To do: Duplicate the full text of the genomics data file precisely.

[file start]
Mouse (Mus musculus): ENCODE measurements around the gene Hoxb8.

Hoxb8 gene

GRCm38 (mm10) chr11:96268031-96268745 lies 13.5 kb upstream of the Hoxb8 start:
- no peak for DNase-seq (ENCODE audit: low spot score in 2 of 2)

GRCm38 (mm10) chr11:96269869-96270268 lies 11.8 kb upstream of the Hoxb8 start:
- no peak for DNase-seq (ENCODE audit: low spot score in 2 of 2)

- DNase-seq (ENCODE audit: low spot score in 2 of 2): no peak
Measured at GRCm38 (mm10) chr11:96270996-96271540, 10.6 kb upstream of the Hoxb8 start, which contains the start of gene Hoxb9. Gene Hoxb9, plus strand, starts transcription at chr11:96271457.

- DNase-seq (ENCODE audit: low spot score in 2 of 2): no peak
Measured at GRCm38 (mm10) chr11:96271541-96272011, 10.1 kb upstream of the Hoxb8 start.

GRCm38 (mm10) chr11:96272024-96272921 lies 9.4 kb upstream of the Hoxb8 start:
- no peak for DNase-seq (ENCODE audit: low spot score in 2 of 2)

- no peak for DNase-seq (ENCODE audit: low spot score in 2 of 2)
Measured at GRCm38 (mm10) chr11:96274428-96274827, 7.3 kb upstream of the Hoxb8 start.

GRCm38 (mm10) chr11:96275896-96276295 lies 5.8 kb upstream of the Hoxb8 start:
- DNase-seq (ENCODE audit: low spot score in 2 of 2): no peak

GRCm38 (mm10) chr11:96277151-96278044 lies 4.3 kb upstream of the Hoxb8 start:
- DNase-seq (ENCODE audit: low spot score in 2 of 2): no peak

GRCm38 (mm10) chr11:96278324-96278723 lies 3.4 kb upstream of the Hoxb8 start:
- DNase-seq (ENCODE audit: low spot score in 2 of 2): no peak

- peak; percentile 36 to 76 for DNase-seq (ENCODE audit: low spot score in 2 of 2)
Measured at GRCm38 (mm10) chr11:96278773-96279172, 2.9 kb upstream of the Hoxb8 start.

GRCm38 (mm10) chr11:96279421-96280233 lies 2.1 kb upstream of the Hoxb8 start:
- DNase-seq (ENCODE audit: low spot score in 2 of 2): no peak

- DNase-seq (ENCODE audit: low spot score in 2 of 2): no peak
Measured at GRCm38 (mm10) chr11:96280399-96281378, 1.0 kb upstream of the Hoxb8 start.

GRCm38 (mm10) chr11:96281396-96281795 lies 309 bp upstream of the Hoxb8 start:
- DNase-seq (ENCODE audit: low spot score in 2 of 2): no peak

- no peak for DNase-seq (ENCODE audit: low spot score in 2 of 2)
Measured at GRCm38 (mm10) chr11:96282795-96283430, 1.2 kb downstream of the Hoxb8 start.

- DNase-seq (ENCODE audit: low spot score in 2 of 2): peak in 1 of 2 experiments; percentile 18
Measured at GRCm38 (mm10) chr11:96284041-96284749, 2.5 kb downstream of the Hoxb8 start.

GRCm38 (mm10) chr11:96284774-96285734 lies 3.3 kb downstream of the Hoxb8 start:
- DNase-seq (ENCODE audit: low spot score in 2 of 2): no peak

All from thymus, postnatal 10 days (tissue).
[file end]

Mouse (Mus musculus): ENCODE measurements around the gene Hoxb8.

Hoxb8 gene

GRCm38 (mm10) chr11:96268031-96268745 lies 13.5 kb upstream of the Hoxb8 start:
- no peak for DNase-seq (ENCODE audit: low spot score in 2 of 2)

GRCm38 (mm10) chr11:96269869-96270268 lies 11.8 kb upstream of the Hoxb8 start:
- no peak for DNase-seq (ENCODE audit: low spot score in 2 of 2)

- DNase-seq (ENCODE audit: low spot score in 2 of 2): no peak
Measured at GRCm38 (mm10) chr11:96270996-96271540, 10.6 kb upstream of the Hoxb8 start, which contains the start of gene Hoxb9. Gene Hoxb9, plus strand, starts transcription at chr11:96271457.

- DNase-seq (ENCODE audit: low spot score in 2 of 2): no peak
Measured at GRCm38 (mm10) chr11:96271541-96272011, 10.1 kb upstream of the Hoxb8 start.

GRCm38 (mm10) chr11:96272024-96272921 lies 9.4 kb upstream of the Hoxb8 start:
- no peak for DNase-seq (ENCODE audit: low spot score in 2 of 2)

- no peak for DNase-seq (ENCODE audit: low spot score in 2 of 2)
Measured at GRCm38 (mm10) chr11:96274428-96274827, 7.3 kb upstream of the Hoxb8 start.

GRCm38 (mm10) chr11:96275896-96276295 lies 5.8 kb upstream of the Hoxb8 start:
- DNase-seq (ENCODE audit: low spot score in 2 of 2): no peak

GRCm38 (mm10) chr11:96277151-96278044 lies 4.3 kb upstream of the Hoxb8 start:
- DNase-seq (ENCODE audit: low spot score in 2 of 2): no peak

GRCm38 (mm10) chr11:96278324-96278723 lies 3.4 kb upstream of the Hoxb8 start:
- DNase-seq (ENCODE audit: low spot score in 2 of 2): no peak

- peak; percentile 36 to 76 for DNase-seq (ENCODE audit: low spot score in 2 of 2)
Measured at GRCm38 (mm10) chr11:96278773-96279172, 2.9 kb upstream of the Hoxb8 start.

GRCm38 (mm10) chr11:96279421-96280233 lies 2.1 kb upstream of the Hoxb8 start:
- DNase-seq (ENCODE audit: low spot score in 2 of 2): no peak

- DNase-seq (ENCODE audit: low spot score in 2 of 2): no peak
Measured at GRCm38 (mm10) chr11:96280399-96281378, 1.0 kb upstream of the Hoxb8 start.

GRCm38 (mm10) chr11:96281396-96281795 lies 309 bp upstream of the Hoxb8 start:
- DNase-seq (ENCODE audit: low spot score in 2 of 2): no peak

- no peak for DNase-seq (ENCODE audit: low spot score in 2 of 2)
Measured at GRCm38 (mm10) chr11:96282795-96283430, 1.2 kb downstream of the Hoxb8 start.

- DNase-seq (ENCODE audit: low spot score in 2 of 2): peak in 1 of 2 experiments; percentile 18
Measured at GRCm38 (mm10) chr11:96284041-96284749, 2.5 kb downstream of the Hoxb8 start.

GRCm38 (mm10) chr11:96284774-96285734 lies 3.3 kb downstream of the Hoxb8 start:
- DNase-seq (ENCODE audit: low spot score in 2 of 2): no peak

All from thymus, postnatal 10 days (tissue).